If the world wants real political leadership from Europe – and they all do, from the markets to the US President and Chinese leaders – then they ought to understand the politics of the place. It's no good lauding the virtues of democracy in Libya and then turning round and demanding Germany, Finland, Slovakia and everyone else steams ahead with plans inimical to their own voters.
It may be the art of statesmanship to lead your populace rather than follow lamely their prejudices, but it is self-defeating to ask elected leaders simply to ride roughshod over the clear will of their own electorate. Yet that is what the markets, and President Obama and his Secretary of State and Treasury Secretary and, for that matter, David Cameron, are demanding. What they want, what the financial markets always want, is some clear action on debt which allows the funds and the institutions to play their bets within set rules. For all their espousal of the virtues of free markets, there is nothing that the players of finance hate more than total uncertainty.
Fair enough. It's what anyone with a pension, or fears for their job or who needs to borrow wants. The problem is that the solution they demand – for governments to step in with a guarantee against default – is at the expense of taxpayers none too keen on spending their hard-won savings to bail out the profligate.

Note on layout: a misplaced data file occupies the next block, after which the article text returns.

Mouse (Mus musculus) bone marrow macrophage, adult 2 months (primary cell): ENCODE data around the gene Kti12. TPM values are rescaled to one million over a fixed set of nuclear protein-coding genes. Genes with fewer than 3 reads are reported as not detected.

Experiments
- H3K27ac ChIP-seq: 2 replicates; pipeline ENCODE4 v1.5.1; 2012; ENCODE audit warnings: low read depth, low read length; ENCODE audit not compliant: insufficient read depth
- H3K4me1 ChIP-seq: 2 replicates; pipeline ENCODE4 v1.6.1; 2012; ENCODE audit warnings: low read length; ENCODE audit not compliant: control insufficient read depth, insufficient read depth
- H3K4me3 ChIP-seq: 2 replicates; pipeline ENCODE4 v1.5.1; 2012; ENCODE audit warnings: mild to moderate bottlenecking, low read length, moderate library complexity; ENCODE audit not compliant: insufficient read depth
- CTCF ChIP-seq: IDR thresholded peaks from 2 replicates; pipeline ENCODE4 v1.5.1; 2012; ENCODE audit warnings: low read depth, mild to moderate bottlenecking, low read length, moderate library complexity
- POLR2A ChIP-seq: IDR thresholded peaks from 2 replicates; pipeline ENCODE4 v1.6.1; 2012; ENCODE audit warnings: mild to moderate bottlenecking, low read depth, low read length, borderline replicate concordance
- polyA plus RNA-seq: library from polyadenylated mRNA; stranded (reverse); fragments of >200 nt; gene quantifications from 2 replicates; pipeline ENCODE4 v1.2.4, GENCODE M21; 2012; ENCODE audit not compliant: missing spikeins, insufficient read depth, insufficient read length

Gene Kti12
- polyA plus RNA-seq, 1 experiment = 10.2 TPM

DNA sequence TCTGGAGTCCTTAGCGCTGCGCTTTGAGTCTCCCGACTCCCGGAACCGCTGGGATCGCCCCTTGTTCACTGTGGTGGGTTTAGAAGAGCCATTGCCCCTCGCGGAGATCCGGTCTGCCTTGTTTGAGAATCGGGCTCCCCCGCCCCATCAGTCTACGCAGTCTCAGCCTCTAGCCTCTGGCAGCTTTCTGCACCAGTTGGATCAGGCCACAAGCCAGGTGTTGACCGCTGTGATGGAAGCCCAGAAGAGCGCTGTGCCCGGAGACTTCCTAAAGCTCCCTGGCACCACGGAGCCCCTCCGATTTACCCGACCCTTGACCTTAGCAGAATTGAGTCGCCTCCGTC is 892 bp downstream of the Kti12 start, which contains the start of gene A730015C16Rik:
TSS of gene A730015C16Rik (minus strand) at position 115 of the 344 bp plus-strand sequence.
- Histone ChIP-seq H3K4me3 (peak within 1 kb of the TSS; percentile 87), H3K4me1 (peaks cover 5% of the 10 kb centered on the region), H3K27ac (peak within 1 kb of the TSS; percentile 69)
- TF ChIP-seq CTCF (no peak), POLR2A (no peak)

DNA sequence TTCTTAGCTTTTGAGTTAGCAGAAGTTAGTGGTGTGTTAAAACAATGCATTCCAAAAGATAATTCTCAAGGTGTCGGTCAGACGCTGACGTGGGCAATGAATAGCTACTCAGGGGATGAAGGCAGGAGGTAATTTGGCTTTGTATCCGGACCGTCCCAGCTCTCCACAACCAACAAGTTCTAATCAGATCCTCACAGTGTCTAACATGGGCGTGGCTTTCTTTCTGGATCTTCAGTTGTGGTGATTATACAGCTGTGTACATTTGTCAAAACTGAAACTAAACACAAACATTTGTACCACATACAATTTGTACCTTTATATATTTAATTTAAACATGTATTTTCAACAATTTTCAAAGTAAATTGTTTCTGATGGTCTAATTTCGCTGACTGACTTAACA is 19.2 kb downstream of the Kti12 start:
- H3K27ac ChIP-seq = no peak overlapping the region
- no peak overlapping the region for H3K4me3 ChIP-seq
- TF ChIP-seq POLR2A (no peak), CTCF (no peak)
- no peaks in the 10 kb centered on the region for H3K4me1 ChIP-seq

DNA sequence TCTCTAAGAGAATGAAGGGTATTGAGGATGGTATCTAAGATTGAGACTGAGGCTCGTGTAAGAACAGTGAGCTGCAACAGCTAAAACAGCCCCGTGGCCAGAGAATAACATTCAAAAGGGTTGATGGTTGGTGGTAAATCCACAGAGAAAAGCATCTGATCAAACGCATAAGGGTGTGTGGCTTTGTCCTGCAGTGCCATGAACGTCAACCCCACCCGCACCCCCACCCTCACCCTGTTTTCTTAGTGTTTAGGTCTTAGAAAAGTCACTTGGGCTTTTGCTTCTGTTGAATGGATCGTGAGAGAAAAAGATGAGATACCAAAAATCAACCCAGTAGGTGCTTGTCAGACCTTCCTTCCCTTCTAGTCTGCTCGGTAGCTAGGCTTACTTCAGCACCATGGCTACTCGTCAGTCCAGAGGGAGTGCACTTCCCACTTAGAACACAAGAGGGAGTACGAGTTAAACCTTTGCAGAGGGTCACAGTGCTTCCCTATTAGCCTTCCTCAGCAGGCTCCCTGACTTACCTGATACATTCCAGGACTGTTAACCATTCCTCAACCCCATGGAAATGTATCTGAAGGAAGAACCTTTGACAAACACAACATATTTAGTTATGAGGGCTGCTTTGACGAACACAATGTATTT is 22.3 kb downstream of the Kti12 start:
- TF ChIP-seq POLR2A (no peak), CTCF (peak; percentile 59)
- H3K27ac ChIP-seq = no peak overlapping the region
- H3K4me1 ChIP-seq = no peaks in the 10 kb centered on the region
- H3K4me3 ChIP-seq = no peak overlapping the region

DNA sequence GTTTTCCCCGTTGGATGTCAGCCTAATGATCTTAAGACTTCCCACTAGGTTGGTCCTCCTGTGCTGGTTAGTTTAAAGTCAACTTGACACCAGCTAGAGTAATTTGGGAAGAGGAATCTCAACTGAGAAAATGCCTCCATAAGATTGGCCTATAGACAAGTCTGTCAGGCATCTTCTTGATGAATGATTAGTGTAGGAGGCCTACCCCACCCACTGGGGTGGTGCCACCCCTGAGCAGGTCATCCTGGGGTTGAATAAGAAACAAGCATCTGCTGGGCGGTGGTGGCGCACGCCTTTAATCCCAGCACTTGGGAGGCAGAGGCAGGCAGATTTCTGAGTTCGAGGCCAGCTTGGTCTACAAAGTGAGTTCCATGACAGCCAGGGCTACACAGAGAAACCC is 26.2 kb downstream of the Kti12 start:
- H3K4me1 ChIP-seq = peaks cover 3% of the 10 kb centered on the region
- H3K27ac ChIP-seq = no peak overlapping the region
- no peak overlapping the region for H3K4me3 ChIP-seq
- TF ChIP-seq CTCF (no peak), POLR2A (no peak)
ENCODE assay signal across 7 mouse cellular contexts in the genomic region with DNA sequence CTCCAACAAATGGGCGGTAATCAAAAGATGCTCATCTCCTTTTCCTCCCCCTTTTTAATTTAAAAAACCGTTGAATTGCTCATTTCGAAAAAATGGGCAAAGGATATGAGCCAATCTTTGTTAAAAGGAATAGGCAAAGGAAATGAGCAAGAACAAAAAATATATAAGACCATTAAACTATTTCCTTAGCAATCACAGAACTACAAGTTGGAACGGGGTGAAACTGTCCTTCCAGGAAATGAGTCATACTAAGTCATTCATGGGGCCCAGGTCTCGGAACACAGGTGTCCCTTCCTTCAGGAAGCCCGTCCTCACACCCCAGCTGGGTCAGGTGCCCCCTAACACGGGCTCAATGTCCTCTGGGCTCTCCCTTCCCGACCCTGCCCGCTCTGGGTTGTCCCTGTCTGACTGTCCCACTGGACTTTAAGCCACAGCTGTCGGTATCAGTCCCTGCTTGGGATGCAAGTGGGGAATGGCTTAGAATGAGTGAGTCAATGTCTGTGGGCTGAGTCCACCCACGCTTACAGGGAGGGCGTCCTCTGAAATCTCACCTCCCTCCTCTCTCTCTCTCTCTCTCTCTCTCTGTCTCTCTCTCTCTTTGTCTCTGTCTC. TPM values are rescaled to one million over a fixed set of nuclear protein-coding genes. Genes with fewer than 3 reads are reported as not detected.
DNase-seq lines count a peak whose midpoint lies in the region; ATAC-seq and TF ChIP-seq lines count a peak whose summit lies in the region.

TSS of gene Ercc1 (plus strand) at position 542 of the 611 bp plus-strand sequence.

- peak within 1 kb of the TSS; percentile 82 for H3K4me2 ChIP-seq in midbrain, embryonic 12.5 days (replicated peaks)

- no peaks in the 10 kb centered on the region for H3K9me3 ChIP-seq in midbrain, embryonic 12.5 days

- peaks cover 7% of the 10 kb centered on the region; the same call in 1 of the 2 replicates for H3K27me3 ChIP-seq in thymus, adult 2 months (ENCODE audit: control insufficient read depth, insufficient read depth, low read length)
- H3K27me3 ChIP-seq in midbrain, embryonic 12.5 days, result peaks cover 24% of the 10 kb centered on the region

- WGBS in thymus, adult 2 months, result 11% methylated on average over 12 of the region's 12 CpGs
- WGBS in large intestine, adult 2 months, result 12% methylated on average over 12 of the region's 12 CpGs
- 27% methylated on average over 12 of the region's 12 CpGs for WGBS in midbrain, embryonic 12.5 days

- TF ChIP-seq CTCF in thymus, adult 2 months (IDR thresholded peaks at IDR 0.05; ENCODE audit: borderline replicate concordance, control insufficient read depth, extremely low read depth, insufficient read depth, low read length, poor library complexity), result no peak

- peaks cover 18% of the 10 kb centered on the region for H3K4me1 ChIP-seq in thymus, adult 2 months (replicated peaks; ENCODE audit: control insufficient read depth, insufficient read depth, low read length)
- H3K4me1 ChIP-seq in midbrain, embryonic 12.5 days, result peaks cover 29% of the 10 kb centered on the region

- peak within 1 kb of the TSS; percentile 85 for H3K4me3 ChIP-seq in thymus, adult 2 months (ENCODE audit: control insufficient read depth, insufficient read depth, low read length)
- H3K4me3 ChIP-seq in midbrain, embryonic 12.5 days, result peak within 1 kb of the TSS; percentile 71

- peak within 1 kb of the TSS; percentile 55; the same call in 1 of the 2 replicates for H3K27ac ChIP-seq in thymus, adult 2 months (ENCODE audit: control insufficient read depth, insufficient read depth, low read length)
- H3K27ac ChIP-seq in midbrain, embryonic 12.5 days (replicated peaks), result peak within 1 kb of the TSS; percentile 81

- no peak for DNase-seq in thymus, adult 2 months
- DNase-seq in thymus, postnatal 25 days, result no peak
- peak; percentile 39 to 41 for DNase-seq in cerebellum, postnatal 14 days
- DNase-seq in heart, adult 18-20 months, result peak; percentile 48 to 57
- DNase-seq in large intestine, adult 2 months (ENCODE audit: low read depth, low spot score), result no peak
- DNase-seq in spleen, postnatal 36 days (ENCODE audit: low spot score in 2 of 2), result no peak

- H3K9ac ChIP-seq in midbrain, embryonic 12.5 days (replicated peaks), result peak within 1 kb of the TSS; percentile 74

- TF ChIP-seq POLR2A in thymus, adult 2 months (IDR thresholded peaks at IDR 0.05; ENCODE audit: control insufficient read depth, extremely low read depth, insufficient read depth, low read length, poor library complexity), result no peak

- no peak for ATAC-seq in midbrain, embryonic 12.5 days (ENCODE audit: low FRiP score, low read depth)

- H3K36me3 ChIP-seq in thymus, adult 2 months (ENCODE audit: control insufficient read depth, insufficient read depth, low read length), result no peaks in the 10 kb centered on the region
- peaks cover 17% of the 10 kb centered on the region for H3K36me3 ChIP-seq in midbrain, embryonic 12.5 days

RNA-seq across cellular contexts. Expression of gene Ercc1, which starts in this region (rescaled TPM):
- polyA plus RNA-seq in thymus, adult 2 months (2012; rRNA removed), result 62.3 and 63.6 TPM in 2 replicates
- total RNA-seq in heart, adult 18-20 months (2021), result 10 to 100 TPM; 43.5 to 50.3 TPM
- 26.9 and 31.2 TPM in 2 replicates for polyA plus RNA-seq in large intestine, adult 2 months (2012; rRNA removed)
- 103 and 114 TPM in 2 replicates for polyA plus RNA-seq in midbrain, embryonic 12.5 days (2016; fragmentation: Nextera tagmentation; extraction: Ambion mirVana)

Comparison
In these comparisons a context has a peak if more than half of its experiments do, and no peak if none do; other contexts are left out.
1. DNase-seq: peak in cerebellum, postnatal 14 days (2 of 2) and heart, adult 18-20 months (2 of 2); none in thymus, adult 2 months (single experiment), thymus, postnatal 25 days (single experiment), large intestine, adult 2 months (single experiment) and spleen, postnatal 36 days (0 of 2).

The more Europe's leaders try to force a huge increase in the size of the bail-out, the more perverse the whole operation has seemed to the public. It's no good talking, as the Commission President, José Manuel Barroso, did yesterday, of the solution being an ever more integrated Europe with common economic governance. Of course the Commission would like more power. But the voters don't, even less than before. The euro crisis has turned the north against the south and the periphery against the centre. There is no faith in the EU as an institution and certainly not in the idea of greater integration.
It need not be the end of the story so far as the eurozone or the Union is concerned. But any solution is going to have to start with public opinion, not ignore it. That should mean an early default by Greece. It has spent too much and can't meet its obligations. Those with money (mainly the Germans) would now rather bail out their own banks than Greeks who won't pay their taxes. Nor can the Greeks themselves ever hope to lift their heads up again under this yoke of austerity.
Whether Greece can be kept within the euro or helped to exit is a secondary problem. Angela Merkel and Nicolas Sarkozy are wrong to say it's a great matter of principle and consequence. The current situation, in which talks still go on about a second tranche of aid while everyone knows that it is just biding time until a default can be managed, only serves to make things worse.
In the same way, raising the prospect of a tripling or quadrupling of the European Financial Stability Fund to €2 trillion or €3 trillion, when the first tranche hasn't even been approved by all parliaments, is just asking for trouble from member countries.
It may be necessary to increase the Fund and for the European Central Bank to extend its bond purchases to keep the show on the road. But what the EU, without as well as inside the eurozone, needs to do if it is to sell a rescue package to the public is to come up with an agreed strategy, and the funds, for growth. That the voters would buy, but then it is something they've barely started to consider.Reuse content